VOLUME 16 | NO. 25 | 15-DECEMBER-2008
DOH order revoking medical referral system for Mid East-bound OFWs ignored
THE COMMITTEE on Overseas Workers Affairs chaired by Representative Rex Gatchalian (1st District, Valenzuela City) found out that clinics accredited by the Gulf Cooperation Council to examine and issue medical clearances to overseas Filipino workers (OFWs) departing for its member-states have continually disregarded the directive of the Department of Health (DOH) stopping the practice of the “referral decking system.”
The non-compliance by the clinics, the Committee also discovered, was compounded by the DOH’s weak enforcement of its own directives.
Government agencies and non-government organizations involved in the protection of the welfare of OFWs have been calling for an end to this practice saying that it is disadvantageous to the interests of the OFWs.
The centralized medical referral decking system was established in 2001 by the executive board of the health ministers council of the Gulf Cooperation Council (GCC) states composed of Saudi Arabia, Oman, Qatar, Kuwait, United Arab Emirates and Bahrain to address the proliferation of fake medical certificates, do away with the rebates that affect the integrity of medical testing, and to protect citizens of these countries from being infected with communicable diseases that may be borne by GCC-bound OFWs.
The GCC-Approved Medical Clinics Association (GAMCA) was formed in the Philippines and made as the central referral office for the medical examination of Filipino applicants for employment in the GCC states. Under this system, Filipinos who are applying for overseas employment in the Gulf States shall undergo medical examinations in GAMCA-accredited clinics only.
DOH Memorandum No. 2008-0210 ordered clinics belonging to and identified with GAMCA to “forthwith stop, terminate, withdraw or otherwise end the insidious practice known as the referral decking system.”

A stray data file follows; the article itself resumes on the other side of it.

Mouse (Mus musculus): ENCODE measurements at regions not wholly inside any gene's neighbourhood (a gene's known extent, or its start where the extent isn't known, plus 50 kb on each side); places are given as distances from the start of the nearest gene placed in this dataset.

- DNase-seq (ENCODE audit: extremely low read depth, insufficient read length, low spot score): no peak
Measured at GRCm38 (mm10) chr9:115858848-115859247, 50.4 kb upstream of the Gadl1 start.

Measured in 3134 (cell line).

This department order, signed by Health Secretary Francisco Duque III on September 26, 2008, reiterates the revocation of DOH-Administrative Order No. 5 series of 2001, which implements the referral decking system of the GAMCA.
As early as 2002, responding to the criticisms from several quarters against the referral decking system, the DOH has issued a number of department orders suspending or stopping this particular practice by the GAMCA.
“To this date, however, this anomalous practice still exists and is being implemented by the GAMCA clinics in contravention and in complete defiance of the earlier Administrative Orders issued by the Department, all to the detriment of the outgoing Filipino workers which government has sworn to uphold and protect,” the latest DOH memorandum stated.
It also stated that the GAMCA clinics which fail to abide by this DOH order shall be penalized with revocation or suspension of licenses or accreditation by the DOH and Philippine Health Insurance Corporation (PHILHEALTH).
The continued defiance of the DOH order by the GAMCA clinics was highlighted during the final stages of the Committee’s inquiry relative to Resolution 79 filed by House Speaker Prospero Nograles (1st district, Davao City) and House Resolutions 395 and 402, respectively filed by Valenzuela City Reps. Rex Gatchalian and Magtanggol Gunigundo I.
The three resolutions all call for an investigation into the alleged collection of excessive amount of fees by government agencies, particularly the Philippine Overseas Employment Administration (POEA), the Overseas Workers Welfare Administration (OWWA) and the Department of Foreign Affairs (DFA) from departing OFWs.
During the Committee’s investigation, Rep. Maria Milagros Magsaysay (1st District, Zambales) was able to get an admission from GAMCA representatives that their clinics still implement the medical referral decking system despite the DOH’s order stopping it.
Dr. Pedro De Guzman of GAMCA also explained that the clinics continue to implement the system because they have a pending appeal with the Office of the President for the revocation of the DOH Order.
Lawyer Nicolas Lutero III of the DOH Bureau of Health Facilities confirmed the statement of De Guzman. He also revealed that Secretary Duque has “verbally instructed (him) to hold in abeyance the implementation of the DOH Order until the appeal is acted upon by the Office of the President.”
Having heard the comments made, the Committee Chair directed the Committee Secretariat to prepare a Committee Report on the three resolutions, and to include in the report the findings that the “referral decking system” is disadvantageous to the interests of the OFWs; that the GAMCA clinics continue to ignore the DOH order revoking the said system; and that the DOH itself is not enforcing its order based on a “verbal directive” from Secretary Duque.